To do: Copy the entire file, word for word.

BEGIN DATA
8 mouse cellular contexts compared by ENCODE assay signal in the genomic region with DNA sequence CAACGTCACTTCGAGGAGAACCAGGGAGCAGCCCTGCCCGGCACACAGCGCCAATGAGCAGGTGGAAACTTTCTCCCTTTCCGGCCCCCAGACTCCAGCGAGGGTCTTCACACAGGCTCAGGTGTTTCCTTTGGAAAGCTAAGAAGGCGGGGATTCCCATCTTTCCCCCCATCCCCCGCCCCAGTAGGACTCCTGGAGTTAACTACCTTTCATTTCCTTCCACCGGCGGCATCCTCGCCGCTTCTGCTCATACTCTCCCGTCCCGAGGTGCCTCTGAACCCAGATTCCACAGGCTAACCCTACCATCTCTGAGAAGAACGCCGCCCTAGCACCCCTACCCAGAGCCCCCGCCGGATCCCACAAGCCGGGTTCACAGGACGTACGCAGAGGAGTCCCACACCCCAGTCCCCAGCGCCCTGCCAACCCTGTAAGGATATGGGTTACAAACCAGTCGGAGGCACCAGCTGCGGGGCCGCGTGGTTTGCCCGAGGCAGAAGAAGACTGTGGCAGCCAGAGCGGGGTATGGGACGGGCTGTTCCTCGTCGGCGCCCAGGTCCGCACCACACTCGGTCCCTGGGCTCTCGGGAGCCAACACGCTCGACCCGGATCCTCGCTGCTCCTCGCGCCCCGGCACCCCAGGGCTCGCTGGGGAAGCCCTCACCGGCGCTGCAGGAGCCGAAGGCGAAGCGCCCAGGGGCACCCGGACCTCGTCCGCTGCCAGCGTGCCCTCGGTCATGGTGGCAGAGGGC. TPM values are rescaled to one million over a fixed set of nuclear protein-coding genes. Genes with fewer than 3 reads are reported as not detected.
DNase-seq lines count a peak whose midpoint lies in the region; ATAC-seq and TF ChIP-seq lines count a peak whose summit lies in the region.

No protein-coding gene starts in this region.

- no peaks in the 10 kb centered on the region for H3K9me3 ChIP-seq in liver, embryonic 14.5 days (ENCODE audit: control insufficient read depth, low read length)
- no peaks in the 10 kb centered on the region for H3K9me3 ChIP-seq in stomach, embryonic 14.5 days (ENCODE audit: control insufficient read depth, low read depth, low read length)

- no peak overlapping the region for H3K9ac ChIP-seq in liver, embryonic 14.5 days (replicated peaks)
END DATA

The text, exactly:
8 mouse cellular contexts compared by ENCODE assay signal in the genomic region with DNA sequence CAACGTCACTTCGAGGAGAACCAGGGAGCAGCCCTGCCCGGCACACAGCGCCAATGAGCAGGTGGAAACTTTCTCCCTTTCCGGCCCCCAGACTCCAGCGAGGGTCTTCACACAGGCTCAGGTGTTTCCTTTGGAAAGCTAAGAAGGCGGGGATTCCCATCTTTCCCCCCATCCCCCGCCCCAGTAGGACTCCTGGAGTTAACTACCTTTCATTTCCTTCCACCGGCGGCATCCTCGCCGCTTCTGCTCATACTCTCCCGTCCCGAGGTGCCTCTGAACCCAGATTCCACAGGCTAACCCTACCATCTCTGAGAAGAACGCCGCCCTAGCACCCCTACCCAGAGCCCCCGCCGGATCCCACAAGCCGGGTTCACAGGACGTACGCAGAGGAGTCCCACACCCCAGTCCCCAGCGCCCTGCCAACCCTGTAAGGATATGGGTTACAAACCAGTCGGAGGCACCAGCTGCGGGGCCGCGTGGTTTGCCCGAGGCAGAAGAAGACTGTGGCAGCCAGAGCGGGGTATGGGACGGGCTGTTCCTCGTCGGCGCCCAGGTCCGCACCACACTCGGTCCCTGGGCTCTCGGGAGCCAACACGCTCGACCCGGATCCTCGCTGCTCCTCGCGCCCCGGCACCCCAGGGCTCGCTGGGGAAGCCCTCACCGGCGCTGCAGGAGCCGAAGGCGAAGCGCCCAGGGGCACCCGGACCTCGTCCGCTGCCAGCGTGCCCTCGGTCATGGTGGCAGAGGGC. TPM values are rescaled to one million over a fixed set of nuclear protein-coding genes. Genes with fewer than 3 reads are reported as not detected.
DNase-seq lines count a peak whose midpoint lies in the region; ATAC-seq and TF ChIP-seq lines count a peak whose summit lies in the region.

No protein-coding gene starts in this region.

- no peaks in the 10 kb centered on the region for H3K9me3 ChIP-seq in liver, embryonic 14.5 days (ENCODE audit: control insufficient read depth, low read length)
- no peaks in the 10 kb centered on the region for H3K9me3 ChIP-seq in stomach, embryonic 14.5 days (ENCODE audit: control insufficient read depth, low read depth, low read length)

- no peak overlapping the region for H3K9ac ChIP-seq in liver, embryonic 14.5 days (replicated peaks)